With God as our top priority and with confident, stable, core relationships, our work life then becomes another extension of who we are in Christ. With that, our work becomes a way to…

Following the core value of “God. Family. Work. (In that order)” to establish balance won’t free our lives from trouble or stress, and it won’t always keep chaos and drama at bay. It will, however, provide a stability – a peace even – within our inner circle of existence that allows us to better function in all other areas of life.

DISCUSSION: How might this core value simplify your approach to achieving balance?

Struggling for Balance

Every area of life requires and continually struggles for balance. We’ll look at that struggle at play in a variety of rolls throughout this month, but first let’s develop an understanding of what balance is and what it requires.

7 Principles of Balance

In thinking about balance, several principles stand out as universal in our struggle. As we work to obtain and maintain balance, we must always keep in mind that balance…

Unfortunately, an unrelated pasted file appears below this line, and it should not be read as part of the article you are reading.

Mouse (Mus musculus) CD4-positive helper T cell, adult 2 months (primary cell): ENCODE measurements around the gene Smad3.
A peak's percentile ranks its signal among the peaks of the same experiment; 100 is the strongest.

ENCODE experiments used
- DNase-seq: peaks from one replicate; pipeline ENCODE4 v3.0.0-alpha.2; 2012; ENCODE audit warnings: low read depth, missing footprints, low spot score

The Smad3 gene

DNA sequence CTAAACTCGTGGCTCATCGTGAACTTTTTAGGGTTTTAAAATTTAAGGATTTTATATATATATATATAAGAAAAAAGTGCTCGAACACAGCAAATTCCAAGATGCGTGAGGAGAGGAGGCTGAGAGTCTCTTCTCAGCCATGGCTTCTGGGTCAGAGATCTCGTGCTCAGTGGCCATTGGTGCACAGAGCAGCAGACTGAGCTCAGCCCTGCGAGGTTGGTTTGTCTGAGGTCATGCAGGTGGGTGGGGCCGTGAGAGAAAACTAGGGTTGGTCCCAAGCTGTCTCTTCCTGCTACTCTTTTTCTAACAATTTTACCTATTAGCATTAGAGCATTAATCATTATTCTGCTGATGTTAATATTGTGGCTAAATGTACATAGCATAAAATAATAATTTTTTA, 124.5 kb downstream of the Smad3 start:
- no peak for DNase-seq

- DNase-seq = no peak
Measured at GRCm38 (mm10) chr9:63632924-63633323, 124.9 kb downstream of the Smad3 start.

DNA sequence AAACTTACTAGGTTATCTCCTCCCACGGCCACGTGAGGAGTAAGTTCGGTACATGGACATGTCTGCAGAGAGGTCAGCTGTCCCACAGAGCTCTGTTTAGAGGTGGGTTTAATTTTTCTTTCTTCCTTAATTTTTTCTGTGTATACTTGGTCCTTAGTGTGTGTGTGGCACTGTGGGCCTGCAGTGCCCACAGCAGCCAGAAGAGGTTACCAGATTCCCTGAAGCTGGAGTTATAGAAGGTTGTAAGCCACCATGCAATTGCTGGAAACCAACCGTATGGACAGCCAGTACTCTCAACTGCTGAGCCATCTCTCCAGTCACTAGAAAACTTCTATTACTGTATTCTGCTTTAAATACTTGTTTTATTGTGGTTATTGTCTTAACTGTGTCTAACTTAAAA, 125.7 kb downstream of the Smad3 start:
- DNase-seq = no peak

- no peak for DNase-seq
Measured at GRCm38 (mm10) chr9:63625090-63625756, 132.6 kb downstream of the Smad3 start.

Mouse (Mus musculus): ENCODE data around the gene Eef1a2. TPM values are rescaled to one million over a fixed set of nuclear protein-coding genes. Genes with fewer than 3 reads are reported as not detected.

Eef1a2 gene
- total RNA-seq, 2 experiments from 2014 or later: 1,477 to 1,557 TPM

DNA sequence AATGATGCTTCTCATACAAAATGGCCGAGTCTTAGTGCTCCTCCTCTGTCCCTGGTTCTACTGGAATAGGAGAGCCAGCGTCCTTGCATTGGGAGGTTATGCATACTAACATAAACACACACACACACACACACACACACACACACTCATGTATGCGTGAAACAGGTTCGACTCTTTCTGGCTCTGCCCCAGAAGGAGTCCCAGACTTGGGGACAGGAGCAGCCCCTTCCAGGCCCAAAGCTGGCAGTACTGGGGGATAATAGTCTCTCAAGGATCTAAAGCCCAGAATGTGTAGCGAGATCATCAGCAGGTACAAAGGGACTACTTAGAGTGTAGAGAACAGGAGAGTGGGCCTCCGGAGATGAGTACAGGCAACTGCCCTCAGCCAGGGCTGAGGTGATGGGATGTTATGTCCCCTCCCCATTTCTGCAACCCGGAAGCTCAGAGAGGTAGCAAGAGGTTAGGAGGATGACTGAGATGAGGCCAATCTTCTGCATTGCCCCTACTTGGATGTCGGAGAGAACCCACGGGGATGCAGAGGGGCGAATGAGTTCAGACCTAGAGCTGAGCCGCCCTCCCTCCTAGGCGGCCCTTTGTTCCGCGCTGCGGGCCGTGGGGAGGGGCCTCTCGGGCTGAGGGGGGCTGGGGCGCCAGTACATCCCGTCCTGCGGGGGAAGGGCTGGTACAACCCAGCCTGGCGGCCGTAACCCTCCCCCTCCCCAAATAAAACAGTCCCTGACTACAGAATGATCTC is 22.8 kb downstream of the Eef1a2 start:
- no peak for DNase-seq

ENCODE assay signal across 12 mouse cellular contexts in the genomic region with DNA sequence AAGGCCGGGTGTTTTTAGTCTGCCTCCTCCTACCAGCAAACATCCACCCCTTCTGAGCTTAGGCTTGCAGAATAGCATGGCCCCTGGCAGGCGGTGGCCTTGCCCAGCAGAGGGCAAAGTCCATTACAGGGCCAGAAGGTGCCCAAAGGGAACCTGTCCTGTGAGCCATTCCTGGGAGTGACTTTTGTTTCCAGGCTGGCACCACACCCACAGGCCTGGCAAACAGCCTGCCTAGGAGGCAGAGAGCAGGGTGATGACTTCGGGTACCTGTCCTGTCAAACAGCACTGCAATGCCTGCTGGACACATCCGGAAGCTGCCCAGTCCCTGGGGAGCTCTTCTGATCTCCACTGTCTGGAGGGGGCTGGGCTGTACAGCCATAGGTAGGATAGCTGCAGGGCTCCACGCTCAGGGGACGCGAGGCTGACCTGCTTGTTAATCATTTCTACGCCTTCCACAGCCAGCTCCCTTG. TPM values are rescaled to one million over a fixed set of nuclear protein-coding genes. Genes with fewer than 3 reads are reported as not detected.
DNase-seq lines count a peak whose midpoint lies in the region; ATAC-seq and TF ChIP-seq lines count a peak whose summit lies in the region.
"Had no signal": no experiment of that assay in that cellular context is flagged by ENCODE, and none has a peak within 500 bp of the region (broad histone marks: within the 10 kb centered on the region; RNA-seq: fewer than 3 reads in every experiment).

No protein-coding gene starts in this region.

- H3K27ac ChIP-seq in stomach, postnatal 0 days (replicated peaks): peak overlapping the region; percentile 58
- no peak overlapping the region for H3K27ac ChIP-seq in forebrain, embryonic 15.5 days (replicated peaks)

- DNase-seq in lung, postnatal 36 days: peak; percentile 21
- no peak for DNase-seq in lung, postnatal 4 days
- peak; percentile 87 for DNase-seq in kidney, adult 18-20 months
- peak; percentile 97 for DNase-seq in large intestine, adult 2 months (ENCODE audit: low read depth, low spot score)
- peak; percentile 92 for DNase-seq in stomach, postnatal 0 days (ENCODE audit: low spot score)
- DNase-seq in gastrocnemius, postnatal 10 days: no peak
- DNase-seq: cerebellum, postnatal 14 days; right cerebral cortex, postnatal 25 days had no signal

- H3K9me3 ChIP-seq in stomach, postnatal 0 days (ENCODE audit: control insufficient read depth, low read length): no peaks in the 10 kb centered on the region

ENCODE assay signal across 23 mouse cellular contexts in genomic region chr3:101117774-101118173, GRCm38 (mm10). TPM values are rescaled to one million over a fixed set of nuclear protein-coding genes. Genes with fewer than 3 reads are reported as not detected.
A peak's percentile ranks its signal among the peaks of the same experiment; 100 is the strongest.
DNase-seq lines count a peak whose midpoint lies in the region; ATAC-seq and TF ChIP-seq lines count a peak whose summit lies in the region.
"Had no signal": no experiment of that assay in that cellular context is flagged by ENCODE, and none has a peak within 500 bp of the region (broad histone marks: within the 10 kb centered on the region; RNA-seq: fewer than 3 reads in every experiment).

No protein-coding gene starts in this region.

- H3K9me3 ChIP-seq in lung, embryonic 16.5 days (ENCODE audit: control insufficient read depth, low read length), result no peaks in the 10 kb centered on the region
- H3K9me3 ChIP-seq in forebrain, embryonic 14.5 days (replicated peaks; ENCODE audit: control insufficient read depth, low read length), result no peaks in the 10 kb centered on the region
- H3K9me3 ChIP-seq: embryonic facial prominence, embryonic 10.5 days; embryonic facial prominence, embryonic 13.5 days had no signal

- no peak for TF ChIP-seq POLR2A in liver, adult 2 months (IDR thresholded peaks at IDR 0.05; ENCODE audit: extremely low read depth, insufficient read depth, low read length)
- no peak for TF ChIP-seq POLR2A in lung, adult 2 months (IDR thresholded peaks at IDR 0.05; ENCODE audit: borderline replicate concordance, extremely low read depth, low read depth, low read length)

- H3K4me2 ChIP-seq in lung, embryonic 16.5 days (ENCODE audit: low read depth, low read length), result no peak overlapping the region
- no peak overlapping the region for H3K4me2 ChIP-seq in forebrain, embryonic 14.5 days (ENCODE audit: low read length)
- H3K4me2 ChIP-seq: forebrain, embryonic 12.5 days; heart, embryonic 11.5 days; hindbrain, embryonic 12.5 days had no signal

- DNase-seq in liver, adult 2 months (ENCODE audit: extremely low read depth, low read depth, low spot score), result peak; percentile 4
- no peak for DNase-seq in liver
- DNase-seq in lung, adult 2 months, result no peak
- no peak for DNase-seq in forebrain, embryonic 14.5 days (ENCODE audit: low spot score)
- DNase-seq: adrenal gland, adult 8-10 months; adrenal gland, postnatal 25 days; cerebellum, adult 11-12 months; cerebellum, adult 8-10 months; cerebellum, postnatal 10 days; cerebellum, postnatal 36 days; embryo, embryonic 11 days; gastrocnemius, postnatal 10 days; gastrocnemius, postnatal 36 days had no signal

1. tree postRequires movement. To stay balanced, we must constantly move and adjust. Sometimes, the adjustments are small and invisible to others, but they always exist.
  2. Exists as a constant goal. Our physical bodies constantly work toward balance, toward homeostasis. The desire for balance exists as naturally as the function of our physical bodies. We can never escape this continual striving for balance.
  3. Needs focus. When doing a tree pose in yoga, focusing on a fixed point in front of you helps maintain balance. When your gaze wanders, balance becomes an increasing struggle.
  4. Can improve. The more you do the tree pose (along with a variety of other yoga poses), balance becomes easier. The more you consistently work at it, the better your ability to stay balanced.
  5. Keeps drama & chaos at bay. In some variety shows, acrobats show off their balancing skills by complicating the situation with people balanced upon people balancing a variety of objects. In real life, drama within balance only leads to chaos and overload.